(It's good to know that other people have this problem, too.)
So, it sounds like the thing to do for cloudiness (which apparently results in drag) is the following:
1. Polish with a microfiber cloth. (Some suggest a jeweler's cloth-- usually for cleaning sterling silver jewelry.) If that's not enough...
2. Polish with vinegar on a soft cloth. (Someone else suggests a damp cloth and baking soda or toothpaste and a cotton cloth.) If that's not enough...
3. Clean/polish with something stronger. (WD40? Specially formulated tarnish remover for nickel-plating-- or possibly chrome?)
Sounds like those methods may work for some people, but not for others-- and once the plating has completely worn through in spots, there's not much you can do, short of re-plating them, which isn't really an option.
I've read that cleaning the needles with alcohol can prevent or delay tarnishing, but honestly, I'm unlikely to clean my needles after every use. That's just too much of a hassle and would end up discouraging me from picking up and knitting a few rows/rounds in between other tasks.
If the nickel has gone beyond "clouding" and actually begun to chip off, that indicates that there's a problem with the needles themselves, and if they are under warranty, you can have them exchanged. (My needles don't have that sort of warranty, I'm pretty sure!)
If the plating has come off subtly, though-- not in chips-- I'd probably assume it has something to do with my personal chemistry more than the quality of the needles themselves.
- - - - - - -
In any case, I'm still determined to never buy another nickel-plated tool (beyond cheap embroidery needles). Donald encouraged me to go ahead and order some of the stainless steel needles to try, so I did. They should arrive sometime between Friday and the following Wednesday. (Exciting!)
I took the opportunity to also try the sharper "lace-tip" needles.
There are conflicting reports about how good the sharper points are.
--The sharp points make it easier to get the needle into multiple stitches (as you frequently have to do in lace knitting).
--If they're very sharp, and if you're a "tapper" (i.e. someone who pushes the left-hand needle back into the unworked stitches with your right pointer finger)-- which I sometimes am, unless I resist the urge-- you can actually get sores or break the skin.
--Some knitters say that the longer points are less ergonomic for plain knitting/purling.
--If you work close to the tip, you may find your work "tightening up" on you-- the result of working the stitch on the tapered tip instead of on the shaft of the needle.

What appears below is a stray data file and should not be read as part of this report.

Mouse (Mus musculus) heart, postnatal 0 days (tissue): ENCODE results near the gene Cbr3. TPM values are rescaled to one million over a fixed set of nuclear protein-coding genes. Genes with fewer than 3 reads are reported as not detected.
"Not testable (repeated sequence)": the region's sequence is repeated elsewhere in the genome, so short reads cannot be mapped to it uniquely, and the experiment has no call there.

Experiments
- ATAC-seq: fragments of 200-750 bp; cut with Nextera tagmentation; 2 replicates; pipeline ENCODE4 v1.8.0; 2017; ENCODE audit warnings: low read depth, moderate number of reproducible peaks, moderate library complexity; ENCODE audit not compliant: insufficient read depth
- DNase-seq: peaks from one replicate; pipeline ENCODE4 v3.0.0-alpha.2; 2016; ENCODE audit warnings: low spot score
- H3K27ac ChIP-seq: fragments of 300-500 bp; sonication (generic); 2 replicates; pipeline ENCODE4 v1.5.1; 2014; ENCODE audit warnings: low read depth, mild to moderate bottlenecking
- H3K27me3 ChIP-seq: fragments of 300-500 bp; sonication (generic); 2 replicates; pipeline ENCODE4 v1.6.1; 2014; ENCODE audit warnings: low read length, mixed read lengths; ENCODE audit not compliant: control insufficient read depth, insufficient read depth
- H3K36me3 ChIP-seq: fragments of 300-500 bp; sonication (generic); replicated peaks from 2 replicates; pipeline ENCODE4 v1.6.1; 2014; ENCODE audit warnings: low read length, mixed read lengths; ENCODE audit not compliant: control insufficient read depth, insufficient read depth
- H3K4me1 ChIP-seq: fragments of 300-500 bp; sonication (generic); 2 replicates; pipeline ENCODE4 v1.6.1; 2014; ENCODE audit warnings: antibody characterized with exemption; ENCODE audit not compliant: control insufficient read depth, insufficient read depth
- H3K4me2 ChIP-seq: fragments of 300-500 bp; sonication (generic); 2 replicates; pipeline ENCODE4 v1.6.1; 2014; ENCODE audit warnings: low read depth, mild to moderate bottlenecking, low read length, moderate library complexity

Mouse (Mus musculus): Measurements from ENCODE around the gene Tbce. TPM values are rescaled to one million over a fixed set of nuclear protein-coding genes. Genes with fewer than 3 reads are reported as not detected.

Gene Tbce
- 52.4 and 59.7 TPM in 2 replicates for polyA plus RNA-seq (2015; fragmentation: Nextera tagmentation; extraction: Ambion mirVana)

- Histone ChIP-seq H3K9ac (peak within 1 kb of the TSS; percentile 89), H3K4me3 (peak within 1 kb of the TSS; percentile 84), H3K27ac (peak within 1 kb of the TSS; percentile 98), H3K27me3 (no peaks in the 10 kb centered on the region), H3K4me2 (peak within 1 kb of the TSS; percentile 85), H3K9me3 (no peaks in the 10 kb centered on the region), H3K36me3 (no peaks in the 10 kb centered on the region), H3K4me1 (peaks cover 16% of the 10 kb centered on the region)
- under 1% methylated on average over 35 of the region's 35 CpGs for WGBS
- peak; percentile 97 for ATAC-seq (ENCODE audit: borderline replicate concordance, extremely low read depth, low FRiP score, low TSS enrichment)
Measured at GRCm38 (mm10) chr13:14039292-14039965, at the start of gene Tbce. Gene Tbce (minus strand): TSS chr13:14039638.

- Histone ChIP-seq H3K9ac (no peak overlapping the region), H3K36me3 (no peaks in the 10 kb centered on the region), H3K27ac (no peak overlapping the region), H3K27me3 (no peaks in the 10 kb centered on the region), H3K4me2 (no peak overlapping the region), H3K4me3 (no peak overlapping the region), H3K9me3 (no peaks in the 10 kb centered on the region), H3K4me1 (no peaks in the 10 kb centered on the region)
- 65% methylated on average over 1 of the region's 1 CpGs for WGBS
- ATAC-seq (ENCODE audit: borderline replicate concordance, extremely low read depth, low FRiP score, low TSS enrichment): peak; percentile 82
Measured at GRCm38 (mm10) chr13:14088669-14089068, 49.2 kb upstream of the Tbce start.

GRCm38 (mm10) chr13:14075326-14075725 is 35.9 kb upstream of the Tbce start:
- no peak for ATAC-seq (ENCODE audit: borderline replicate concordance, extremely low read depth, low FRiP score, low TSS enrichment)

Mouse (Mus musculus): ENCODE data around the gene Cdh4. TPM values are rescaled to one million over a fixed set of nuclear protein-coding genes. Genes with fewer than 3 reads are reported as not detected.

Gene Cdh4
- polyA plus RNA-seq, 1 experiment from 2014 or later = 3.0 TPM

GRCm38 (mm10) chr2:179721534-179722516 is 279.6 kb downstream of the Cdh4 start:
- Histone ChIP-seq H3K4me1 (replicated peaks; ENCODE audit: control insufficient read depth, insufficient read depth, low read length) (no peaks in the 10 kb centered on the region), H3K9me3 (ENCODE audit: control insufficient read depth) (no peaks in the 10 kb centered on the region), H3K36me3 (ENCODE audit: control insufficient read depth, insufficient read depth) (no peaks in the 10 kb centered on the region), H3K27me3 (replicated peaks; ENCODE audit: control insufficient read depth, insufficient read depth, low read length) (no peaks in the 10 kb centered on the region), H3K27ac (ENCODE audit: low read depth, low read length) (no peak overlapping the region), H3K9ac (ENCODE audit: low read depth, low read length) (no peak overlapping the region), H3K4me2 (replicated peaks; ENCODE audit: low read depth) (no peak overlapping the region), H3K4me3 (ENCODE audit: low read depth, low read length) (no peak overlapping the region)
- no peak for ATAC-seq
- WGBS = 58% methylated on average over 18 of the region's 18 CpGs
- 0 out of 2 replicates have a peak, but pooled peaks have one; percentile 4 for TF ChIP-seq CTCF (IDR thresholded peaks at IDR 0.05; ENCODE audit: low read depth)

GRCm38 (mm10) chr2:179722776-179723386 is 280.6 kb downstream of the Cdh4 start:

Looks like more cons than pros (g), but I may have missed some pros-- and anyway, I still want to try them. (I remember in one of my most-recent lacy projects, I had a lot of trouble getting the needle where it needed to go, in some stitches. That kind of thing decreases your speed and enjoyment.)
I ordered a ChiaoGoo 47" Red Lace stainless steel circular in size 6, a 40" Hiya Hiya Sharps stainless steel circular in size 8, and a 40" Hiya Hiya (not sharp) stainless steel circular in size 10. (So two lace-tip/sharp needles and one standard, all stainless steel.)
The stainless steel is reported as being less slick than the nickel, so I'm curious to give them a test drive. I think I prefer slick metal, but if nickel doesn't last for me, that's not an option. As for the aluminum Boye set, as long as really sharp points aren't required, I'm pretty happy with them. (And I'll keep this in mind for the future, if the stainless steel doesn't work out: Making Boyes Better. The only downside to that elegant solution is that, if you want to glue the adapters into place, which seems like the way to go, you need a pair for each needle size. It's a lot cheaper than buying an entirely new set of needles, but still adds up-- and then you have to hope that the glued-in adapters stay glued.)
Choosing which sizes to get in which sharpness is the kind of thing I could easily spend days agonizing over, but in the end I had to admit that there's no way to know which combination is going to be best for me, so I made an educated guess.
Since most of what I knit doesn't have to hit a very specific gauge, I decided to space out the sizes over the range that I seem to use most (and is most frequently represented in my Ravelry queue). Chances are that if a pattern calls for size 7, a size 8 or 6 will work in a pinch. (Or I can use the interchangeables I already have.)
With any luck, I'll love at least one of these needles and can fill in any gaps in my collection over time.